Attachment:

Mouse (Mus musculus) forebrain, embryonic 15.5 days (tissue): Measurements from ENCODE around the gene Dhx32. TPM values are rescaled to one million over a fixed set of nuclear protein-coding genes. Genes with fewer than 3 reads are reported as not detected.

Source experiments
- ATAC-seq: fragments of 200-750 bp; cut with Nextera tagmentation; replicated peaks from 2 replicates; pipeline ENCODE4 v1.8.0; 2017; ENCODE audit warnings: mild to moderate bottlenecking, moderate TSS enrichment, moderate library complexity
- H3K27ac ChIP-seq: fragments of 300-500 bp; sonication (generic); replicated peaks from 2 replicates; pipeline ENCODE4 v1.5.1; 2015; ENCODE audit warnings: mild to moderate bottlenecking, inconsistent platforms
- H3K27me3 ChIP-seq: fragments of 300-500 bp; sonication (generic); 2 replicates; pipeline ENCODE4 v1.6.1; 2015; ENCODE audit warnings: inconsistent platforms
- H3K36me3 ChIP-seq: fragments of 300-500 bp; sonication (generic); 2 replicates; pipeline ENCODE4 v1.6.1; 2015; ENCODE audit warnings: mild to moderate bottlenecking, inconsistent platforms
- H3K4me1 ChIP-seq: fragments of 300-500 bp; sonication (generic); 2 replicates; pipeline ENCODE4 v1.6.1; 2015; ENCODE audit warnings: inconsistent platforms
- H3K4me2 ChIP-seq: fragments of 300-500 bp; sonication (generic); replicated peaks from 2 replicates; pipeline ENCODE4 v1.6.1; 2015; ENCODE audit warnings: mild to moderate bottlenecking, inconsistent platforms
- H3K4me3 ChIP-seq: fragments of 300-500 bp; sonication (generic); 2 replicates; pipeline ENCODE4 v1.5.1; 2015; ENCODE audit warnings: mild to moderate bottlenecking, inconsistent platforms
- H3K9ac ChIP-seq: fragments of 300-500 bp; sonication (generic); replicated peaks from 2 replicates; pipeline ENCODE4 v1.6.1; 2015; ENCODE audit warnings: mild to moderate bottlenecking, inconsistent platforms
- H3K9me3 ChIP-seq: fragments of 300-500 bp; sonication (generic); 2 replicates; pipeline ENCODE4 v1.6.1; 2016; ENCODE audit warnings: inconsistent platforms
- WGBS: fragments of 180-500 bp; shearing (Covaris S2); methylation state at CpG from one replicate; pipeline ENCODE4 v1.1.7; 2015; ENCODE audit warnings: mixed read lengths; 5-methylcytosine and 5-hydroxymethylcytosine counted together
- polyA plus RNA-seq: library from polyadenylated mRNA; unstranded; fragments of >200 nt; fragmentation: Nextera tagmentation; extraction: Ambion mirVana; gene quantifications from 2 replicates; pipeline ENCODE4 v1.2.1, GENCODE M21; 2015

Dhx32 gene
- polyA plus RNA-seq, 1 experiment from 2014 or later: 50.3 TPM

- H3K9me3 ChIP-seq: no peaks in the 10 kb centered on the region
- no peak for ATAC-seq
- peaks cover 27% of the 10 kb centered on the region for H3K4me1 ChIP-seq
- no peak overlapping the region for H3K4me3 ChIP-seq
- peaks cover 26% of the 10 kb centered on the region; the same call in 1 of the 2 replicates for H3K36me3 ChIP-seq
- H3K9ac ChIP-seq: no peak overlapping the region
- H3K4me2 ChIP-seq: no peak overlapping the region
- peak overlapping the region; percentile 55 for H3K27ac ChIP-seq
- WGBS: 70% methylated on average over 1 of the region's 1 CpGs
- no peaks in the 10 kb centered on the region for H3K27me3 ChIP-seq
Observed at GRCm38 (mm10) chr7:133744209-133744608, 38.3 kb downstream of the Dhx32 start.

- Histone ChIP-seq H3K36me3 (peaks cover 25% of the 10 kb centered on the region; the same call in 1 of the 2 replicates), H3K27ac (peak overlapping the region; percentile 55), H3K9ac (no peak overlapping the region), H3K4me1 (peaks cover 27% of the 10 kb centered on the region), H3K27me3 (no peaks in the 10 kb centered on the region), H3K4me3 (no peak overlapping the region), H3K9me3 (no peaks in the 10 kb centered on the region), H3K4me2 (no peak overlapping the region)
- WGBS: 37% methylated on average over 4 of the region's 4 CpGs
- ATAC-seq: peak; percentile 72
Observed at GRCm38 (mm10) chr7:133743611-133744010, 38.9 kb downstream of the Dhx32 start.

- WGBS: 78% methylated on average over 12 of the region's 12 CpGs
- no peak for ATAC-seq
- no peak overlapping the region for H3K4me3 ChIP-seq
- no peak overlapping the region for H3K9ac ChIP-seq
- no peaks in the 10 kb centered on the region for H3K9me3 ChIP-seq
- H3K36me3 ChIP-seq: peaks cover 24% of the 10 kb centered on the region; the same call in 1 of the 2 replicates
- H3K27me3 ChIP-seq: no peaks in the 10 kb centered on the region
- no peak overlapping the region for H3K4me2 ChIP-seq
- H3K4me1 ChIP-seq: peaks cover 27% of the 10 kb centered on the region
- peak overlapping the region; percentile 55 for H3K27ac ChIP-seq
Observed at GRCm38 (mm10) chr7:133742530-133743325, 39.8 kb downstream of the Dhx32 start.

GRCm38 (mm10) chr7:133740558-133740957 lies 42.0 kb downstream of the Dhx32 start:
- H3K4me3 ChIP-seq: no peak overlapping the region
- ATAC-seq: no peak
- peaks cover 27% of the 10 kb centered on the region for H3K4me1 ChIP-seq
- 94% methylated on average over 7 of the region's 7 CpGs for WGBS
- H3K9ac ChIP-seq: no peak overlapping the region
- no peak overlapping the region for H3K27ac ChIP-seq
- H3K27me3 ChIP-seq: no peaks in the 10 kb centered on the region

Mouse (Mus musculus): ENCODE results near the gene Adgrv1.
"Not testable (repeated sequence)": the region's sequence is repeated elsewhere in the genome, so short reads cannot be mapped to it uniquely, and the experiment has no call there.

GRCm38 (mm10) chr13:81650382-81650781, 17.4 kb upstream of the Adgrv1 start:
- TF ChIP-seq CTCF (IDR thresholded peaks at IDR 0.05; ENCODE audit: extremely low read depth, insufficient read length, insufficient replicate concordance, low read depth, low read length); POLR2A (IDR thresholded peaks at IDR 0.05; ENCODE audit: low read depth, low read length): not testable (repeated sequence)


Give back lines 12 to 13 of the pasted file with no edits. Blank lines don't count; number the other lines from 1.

- WGBS: fragments of 180-500 bp; shearing (Covaris S2); methylation state at CpG from one replicate; pipeline ENCODE4 v1.1.7; 2015; ENCODE audit warnings: mixed read lengths; 5-methylcytosine and 5-hydroxymethylcytosine counted together
- polyA plus RNA-seq: library from polyadenylated mRNA; unstranded; fragments of >200 nt; fragmentation: Nextera tagmentation; extraction: Ambion mirVana; gene quantifications from 2 replicates; pipeline ENCODE4 v1.2.1, GENCODE M21; 2015